Psychology internship program earns American Psychological Association seal of approval

Intern cohorts (from left) Daniel Reed and Mallorey Gatti, with Amy Miller.

Intern cohorts (from left) Daniel Reed and Mallorey Gatti, with Amy Miller.

September 25, 2020

By Walter Ryce

CSUMB’s Psychology Internship Program, which resides within and supports the Personal Growth and Counseling Center as part of Health and Wellness Services (HWS), has been accredited by the American Psychological Association (APA).

HWS was officially notified of the decision on Aug. 11 of this year, but the accreditation became active on July 19.

“This is significant because the date allowed for our second intern cohort to graduate from an accredited internship since they were still present on campus at the time of the decision,” said Amy Miller, Psy.D., HWS training lead and counselor-faculty.

The APA’s Commission on Accreditation (APA-CoA) is the main accreditor in the United States for professional education training in psychology programs and doctoral internships and residencies, including in clinical, counseling and school settings. It sets the standards of quality for programs to train graduates to deliver successful, ethical, evidence-based psychological services.

“A psychology internship program is akin to a medical residency for psychologists in training,” said Miller. “To become a psychologist, students pursuing their doctorates need to complete one full year of training during their final year of graduate school in which they are able to apply all the knowledge they gained during their education.”

That application can happen at prisons, hospitals, community mental health centers, VA hospitals, or schools. The interns come from all over the United States and Canada and are matched with institutions according to preferences and best fit. Accreditation puts institutions in a better position to attract the strongest candidates.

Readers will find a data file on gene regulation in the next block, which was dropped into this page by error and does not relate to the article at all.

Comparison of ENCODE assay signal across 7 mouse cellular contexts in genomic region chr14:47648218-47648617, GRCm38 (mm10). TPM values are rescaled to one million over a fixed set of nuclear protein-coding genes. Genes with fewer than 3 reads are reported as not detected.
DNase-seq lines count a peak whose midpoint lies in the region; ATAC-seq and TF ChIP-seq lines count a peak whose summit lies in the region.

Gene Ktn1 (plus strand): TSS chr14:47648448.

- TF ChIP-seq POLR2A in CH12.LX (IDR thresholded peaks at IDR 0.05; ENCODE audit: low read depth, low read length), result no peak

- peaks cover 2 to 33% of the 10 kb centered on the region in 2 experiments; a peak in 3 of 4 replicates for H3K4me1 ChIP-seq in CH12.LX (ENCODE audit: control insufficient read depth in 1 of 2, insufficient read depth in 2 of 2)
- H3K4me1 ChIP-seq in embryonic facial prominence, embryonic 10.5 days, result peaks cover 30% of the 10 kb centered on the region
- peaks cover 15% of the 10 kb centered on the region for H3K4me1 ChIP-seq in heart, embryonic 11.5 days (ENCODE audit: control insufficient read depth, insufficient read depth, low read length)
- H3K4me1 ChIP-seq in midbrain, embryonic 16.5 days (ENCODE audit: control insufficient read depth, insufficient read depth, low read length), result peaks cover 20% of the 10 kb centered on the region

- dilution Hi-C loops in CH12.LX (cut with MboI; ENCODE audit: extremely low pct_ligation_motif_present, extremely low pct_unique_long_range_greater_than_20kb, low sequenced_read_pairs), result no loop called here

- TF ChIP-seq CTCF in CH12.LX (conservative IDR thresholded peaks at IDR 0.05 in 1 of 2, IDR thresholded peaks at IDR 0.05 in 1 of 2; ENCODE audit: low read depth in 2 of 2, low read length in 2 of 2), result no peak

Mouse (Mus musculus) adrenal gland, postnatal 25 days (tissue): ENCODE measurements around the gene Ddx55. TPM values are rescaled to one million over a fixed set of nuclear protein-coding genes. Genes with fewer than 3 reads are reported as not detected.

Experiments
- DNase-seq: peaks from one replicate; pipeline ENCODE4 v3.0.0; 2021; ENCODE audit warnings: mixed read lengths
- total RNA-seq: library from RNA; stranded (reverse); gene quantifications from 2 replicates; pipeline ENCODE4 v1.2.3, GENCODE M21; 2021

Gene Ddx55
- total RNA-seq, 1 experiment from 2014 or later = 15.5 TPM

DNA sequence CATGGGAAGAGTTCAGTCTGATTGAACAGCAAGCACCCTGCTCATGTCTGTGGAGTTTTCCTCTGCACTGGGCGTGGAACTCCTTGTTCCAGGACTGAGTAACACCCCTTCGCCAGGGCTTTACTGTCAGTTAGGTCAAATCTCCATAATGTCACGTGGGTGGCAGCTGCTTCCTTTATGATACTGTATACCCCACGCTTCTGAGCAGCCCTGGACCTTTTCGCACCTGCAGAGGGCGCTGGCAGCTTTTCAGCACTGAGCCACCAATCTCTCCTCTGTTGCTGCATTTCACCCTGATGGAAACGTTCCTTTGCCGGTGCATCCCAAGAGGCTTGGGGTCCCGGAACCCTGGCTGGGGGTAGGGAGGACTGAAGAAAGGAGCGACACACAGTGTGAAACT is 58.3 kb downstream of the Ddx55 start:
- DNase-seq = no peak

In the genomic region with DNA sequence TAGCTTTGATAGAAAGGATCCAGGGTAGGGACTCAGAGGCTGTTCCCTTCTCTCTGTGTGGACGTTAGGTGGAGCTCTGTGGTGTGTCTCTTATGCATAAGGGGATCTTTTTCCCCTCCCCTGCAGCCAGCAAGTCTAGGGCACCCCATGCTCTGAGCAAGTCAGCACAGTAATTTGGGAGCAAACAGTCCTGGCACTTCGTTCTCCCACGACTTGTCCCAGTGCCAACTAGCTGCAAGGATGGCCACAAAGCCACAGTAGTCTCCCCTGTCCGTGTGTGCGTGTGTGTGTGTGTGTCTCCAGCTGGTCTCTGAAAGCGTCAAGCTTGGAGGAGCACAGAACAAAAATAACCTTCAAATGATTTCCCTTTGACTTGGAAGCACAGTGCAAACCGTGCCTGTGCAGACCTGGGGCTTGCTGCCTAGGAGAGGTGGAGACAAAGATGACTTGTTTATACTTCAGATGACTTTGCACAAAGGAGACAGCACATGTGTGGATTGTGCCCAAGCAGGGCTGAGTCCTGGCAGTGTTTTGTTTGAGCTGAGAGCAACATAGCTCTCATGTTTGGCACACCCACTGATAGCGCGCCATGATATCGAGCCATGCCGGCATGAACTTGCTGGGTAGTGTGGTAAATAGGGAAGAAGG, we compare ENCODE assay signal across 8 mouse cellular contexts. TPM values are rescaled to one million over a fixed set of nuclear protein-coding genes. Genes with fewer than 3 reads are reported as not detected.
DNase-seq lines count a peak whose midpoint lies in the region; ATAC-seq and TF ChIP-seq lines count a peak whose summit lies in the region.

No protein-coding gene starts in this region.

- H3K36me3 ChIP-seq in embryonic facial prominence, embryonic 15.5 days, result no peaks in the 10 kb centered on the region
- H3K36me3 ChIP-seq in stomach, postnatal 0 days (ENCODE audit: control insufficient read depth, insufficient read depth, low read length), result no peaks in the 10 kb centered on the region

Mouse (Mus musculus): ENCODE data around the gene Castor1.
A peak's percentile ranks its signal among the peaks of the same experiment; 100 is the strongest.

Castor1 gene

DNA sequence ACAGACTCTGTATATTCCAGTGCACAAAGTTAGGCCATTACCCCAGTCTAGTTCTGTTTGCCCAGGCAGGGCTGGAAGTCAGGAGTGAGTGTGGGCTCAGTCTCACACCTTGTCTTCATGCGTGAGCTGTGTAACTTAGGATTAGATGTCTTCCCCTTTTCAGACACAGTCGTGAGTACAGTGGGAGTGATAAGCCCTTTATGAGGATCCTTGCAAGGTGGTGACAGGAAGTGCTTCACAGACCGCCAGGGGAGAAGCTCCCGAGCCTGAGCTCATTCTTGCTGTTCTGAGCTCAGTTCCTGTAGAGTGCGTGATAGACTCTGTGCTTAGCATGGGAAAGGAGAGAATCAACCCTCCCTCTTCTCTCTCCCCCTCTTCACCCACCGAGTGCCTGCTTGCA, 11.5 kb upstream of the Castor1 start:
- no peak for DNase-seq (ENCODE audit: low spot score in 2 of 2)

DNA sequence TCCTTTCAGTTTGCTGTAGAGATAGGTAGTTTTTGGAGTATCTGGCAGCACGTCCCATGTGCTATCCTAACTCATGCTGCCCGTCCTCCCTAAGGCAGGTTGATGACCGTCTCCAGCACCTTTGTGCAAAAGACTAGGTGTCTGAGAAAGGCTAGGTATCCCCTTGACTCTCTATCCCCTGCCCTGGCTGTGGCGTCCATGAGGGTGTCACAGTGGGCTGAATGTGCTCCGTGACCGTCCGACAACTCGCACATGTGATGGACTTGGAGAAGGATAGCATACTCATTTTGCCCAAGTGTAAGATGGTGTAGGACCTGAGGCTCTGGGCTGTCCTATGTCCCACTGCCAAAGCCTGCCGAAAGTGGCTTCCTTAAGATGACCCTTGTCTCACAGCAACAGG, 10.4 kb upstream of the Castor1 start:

Miller was hired in 2016 to build and run CSUMB’s doctoral internship program. She consulted with colleagues at other accredited programs in order to build it from scratch, and launched it with its first interns in Fall 2018.

It was decided early on to strive for APA accreditation. Within a year Miller prepared to submit materials for accreditation, including an extensive self-study review, followed by a two-day site visit with interviews and observation, which happened Feb. 27-28, 2020.

In August, Jacqueline Remondet Wall, the APA’s director of the Office of Program Consultation and Accreditation, wrote in a letter to President Eduardo Ochoa, “I am pleased to inform you that the CoA voted to grant the program ‘accredited, on contingency’ status.”

Contingency accreditation means that the university program met all the standards except for outcome data on two interns/residents who have gone through the program.

“We completed our second training year this July and will soon have the necessary data to submit to APA to pursue full accreditation,” Miller said. The hope is to earn the longest duration of full accreditation possible—10 years.

For CSUMB students this means they will have a constantly diverse group of mental health specialists within the PGCC. There are currently two interns within each cohort, and HWS would like to add a third.

"We are very proud of Dr. Amy Miller's success in quickly building the Doctoral training program into a highly desired training destination, matching with the best candidates for our team three years in a row, and accomplishing APA accreditation," said Ana Hernandez, Senior Director of Health & Wellness Services. "Among the greatest benefits of this program is the ability to bring new specializations to our campus that support the evolution of services to our diverse student population and builds the professional development of our faculty counselors."